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V&A scraps Margaret Thatcher 'villain' label after public outcry

A caption next to some Punch and Judy puppets reads: ‘Over the years, the evil character in this seaside puppet show has shifted from the Devil to unpopular public figures including Adolf Hitler, Margaret Thatcher and Osama bin Laden, to offer contemporary villains.’ (Supplied)
A caption next to some Punch and Judy puppets reads: ‘Over the years, the evil character in this seaside puppet show has shifted from the Devil to unpopular public figures including Adolf Hitler, Margaret Thatcher and Osama bin Laden, to offer contemporary villains.’ (Supplied)

The V&A has changed its description of Margaret Thatcher in an exhibition after listing the former prime minister as a “contemporary villain”.

The Tory leader, who died in 2013, was featured as part of the Victoria and Albert’s history of comedy display - having been lampooned during her 1980s rule.

It listed her as an “unpopular popular figure” alongside Osama Bin Laden, Adolf Hitler and others who were the subject of mockery and caricatures.

Lady Thatcher featured in the V&A’s Punch and Judy display case of comedy through the ages.

 (Supplied)
(Supplied)

A description used to read: “Over the years, the evil character in this seaside puppet show has shifted from the devil to unpopular public figures including Adolf Hitler, Margaret Thatcher and Osama bin Laden, to offer contemporary villains.”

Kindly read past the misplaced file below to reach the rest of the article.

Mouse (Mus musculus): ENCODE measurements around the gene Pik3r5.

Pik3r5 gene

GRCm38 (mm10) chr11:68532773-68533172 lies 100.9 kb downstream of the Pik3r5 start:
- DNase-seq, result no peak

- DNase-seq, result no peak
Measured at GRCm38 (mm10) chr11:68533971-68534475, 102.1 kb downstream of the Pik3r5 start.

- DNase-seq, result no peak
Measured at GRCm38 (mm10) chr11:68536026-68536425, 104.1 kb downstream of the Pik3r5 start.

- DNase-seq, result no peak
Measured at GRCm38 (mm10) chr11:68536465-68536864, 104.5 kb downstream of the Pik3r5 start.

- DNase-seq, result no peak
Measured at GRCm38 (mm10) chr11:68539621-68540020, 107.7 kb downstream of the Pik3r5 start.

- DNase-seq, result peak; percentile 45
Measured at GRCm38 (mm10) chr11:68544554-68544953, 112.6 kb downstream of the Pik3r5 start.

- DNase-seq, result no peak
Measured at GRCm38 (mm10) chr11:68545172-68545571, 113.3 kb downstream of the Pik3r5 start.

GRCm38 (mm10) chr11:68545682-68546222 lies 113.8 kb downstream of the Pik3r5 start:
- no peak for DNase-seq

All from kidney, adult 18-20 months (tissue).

This led to Sir Iain Duncan Smith, another former Tory leader, and current culture secretary Lucy Frazer saying that Lady Thatcher should not be in such company.

Ms Frazer said in an interview with LBC this week: “I didn't think that that was appropriate.

“I think in describing objects, in museums and galleries, the creator has an important role to look at history to make sure that their objects are understood. But these are matters for those individual institutions.”

The V&A has a cast from Spitting Image in the cabinet to represent Lady Thatcher.

The new description reads: “The characters have since been re-cast to reflect figures in the public eye – from Adolf Hitler during wartime to Margaret Thatcher in the 1980s being portrayed as villains, to more recently Nick Clegg as the clown and Simon Cowell as the judge.”

The Kensington museum has said that it will always listen to public feedback about its works and exhibitions.

A statement added: “In response to some concerns around a caption in the Punch and Judy case of our Laughing Matters display – which looks at 'Britishness' through the lens of comedy– we have reviewed the label text which relates to public figures who, in recent history, have been characterised as villains in Punch and Judy shows.

“We do appreciate that the original wording was open to misinterpretation and have updated it.”